Home > The Lost Night(7)

The Lost Night(7)
Author: Andrea Bartz

I sat down at the table and bathed myself in the computer’s bluish glow. I opened up the text files Tessa had made and realized that it was going to be more of a nightmare than I’d anticipated; each email was in its own file, some of them with the earlier exchange clinging to the bottom of the message but never organized into conversations. I could sort them by date, which split conversations up over weeks, or by subject, which glommed convos together but strung them into a senseless timeline. Shit.

Instead I searched for “Modern Love” and found three sad little emails, each ending with a polite rejection, two form letters and one that seemed at least a tiny bit more personal (“Sorry to say I don’t think this is quite a fit, but thanks for trying me with it”). Even all these years later, rereading these replies sparked a mix of disappointment and self-consciousness. I opened up the piece that got the longest answer.

I Don’t Want to Be Sedated

A very determined cricket has chosen the tree outside my window as his podium. I love him and pity him and feel for him as he chirps his question mark over and over into a dark street. There don’t seem to be many other crickets in Bushwick, and with the odds against him, I worry that his trills will slow, that his optimism will flag.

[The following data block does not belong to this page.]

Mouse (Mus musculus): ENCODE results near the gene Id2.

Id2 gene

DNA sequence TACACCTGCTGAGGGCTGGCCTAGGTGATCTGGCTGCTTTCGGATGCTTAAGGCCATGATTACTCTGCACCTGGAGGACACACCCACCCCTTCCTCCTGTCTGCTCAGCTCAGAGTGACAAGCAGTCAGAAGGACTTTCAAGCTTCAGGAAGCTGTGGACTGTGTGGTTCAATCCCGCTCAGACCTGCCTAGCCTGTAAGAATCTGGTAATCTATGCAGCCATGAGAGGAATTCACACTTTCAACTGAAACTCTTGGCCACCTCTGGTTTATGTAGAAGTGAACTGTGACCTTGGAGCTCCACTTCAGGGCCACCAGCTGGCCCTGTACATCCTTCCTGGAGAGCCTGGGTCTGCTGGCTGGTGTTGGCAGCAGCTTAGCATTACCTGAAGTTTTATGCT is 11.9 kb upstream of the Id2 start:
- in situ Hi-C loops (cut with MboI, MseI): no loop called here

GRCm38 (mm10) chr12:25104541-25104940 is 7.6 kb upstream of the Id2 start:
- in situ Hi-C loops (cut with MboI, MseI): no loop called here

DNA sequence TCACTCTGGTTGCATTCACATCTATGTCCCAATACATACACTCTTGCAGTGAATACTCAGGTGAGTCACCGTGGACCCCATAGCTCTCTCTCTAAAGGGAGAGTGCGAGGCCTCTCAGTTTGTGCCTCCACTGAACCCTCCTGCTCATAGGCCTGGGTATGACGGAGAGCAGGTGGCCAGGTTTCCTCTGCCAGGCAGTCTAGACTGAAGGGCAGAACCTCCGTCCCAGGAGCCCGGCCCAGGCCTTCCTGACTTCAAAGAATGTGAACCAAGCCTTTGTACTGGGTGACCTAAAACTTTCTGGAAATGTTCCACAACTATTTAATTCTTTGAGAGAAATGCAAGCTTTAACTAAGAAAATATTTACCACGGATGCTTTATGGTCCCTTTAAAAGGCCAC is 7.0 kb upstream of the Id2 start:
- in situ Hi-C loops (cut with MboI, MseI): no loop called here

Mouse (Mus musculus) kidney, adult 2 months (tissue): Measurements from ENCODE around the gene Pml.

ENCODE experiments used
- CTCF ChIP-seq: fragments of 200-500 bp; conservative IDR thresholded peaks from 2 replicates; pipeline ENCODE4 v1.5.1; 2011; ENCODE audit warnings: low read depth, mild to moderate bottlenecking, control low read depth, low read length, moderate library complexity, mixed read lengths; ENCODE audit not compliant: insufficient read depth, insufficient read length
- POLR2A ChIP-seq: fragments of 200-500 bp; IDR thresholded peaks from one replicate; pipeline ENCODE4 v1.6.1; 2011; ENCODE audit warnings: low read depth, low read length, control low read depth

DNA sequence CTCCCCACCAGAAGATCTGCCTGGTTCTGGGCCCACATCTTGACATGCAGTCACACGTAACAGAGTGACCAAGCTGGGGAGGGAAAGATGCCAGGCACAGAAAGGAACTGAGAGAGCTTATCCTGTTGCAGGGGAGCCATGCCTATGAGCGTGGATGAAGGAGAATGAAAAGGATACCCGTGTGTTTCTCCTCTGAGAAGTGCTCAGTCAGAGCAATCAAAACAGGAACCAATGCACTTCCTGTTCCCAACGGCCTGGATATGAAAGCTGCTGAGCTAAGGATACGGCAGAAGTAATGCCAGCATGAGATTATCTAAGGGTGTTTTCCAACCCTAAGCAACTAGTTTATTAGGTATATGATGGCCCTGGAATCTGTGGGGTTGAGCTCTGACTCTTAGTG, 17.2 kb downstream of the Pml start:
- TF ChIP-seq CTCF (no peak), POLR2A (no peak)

My own odds ought to be much more favorable: The city holds millions of single men, and the company I keep—beautiful, creative young Brooklynites—pretty much comprises the graduates of gifted and talented programs from high schools all over the world. The options are excellent. The problem is me.

I don’t mean to be difficult to impress. I didn’t pick this particular pickiness. It’s the butterflies in my stomach, I tell you. It’s like they’re sedated or possibly bound up in cocoons.

It’s so very easy to get dates in New York City. Anyone with an internet connection and mild self-portraiture skills can line them up in a few quippy sentences. It’s so hard to get good ones. When I came to the city six months ago, I felt nervous before each first date, sipping a cocktail and listening to Beyoncé and swirling on bronzer as I fought down the urge to vomit. All those nerves, not the good kind of eddying in my torso, but motion nonetheless.